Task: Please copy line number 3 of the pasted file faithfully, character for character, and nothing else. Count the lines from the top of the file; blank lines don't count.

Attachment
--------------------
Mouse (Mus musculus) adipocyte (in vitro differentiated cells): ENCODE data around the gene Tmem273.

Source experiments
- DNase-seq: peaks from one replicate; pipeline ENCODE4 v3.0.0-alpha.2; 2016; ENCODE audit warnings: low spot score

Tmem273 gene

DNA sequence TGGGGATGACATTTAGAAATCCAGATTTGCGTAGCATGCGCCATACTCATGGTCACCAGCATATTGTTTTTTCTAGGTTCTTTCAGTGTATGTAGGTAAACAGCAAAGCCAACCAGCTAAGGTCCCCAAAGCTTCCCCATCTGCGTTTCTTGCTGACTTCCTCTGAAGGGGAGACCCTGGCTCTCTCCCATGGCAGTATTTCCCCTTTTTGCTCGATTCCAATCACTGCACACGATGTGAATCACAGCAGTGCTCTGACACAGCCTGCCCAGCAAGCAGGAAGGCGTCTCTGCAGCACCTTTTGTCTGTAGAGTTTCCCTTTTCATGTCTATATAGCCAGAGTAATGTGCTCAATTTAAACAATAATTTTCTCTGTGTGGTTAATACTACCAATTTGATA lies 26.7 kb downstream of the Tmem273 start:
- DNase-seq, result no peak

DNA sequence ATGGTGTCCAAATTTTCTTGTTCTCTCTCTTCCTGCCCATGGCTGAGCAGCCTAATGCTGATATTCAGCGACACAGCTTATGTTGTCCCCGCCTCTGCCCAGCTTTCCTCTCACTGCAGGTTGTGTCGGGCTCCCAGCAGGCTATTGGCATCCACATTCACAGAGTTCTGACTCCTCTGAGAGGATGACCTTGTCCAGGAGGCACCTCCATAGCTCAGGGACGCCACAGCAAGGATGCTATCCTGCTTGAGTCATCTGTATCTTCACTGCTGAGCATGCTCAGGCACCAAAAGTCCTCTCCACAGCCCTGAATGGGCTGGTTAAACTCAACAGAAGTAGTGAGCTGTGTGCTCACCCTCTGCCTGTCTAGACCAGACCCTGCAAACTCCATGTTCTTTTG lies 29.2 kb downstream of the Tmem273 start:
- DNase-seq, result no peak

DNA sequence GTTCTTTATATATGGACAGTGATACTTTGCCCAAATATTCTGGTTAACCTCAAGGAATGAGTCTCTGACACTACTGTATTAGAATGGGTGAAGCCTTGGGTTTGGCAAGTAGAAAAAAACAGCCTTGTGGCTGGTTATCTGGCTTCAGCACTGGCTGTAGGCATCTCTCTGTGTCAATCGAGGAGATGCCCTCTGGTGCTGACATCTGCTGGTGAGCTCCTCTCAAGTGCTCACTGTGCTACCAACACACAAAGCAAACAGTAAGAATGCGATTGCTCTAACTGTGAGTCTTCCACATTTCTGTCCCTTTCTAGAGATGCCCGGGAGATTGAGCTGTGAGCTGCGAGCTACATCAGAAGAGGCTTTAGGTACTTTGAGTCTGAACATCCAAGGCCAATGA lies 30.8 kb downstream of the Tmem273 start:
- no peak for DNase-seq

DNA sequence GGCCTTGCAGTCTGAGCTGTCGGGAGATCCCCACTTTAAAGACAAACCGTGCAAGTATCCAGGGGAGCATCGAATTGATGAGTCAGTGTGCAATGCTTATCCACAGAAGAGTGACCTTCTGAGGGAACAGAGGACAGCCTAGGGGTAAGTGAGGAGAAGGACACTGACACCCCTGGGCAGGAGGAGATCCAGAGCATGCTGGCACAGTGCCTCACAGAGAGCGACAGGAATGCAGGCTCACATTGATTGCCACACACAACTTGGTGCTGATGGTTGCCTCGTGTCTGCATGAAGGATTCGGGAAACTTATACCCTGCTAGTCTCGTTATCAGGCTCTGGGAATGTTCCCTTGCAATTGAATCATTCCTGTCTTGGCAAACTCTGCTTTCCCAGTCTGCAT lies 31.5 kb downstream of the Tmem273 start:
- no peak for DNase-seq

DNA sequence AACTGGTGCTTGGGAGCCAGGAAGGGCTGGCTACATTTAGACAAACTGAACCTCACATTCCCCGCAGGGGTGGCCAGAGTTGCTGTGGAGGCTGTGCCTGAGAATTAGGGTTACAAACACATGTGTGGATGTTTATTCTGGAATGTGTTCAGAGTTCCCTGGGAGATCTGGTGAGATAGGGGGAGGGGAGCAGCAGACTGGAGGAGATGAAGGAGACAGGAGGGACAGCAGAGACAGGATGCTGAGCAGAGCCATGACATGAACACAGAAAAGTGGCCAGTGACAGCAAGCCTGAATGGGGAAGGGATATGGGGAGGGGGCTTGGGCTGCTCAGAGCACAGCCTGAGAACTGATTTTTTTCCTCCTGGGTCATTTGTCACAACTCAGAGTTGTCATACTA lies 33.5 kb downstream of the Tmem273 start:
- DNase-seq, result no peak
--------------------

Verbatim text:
- DNase-seq: peaks from one replicate; pipeline ENCODE4 v3.0.0-alpha.2; 2016; ENCODE audit warnings: low spot score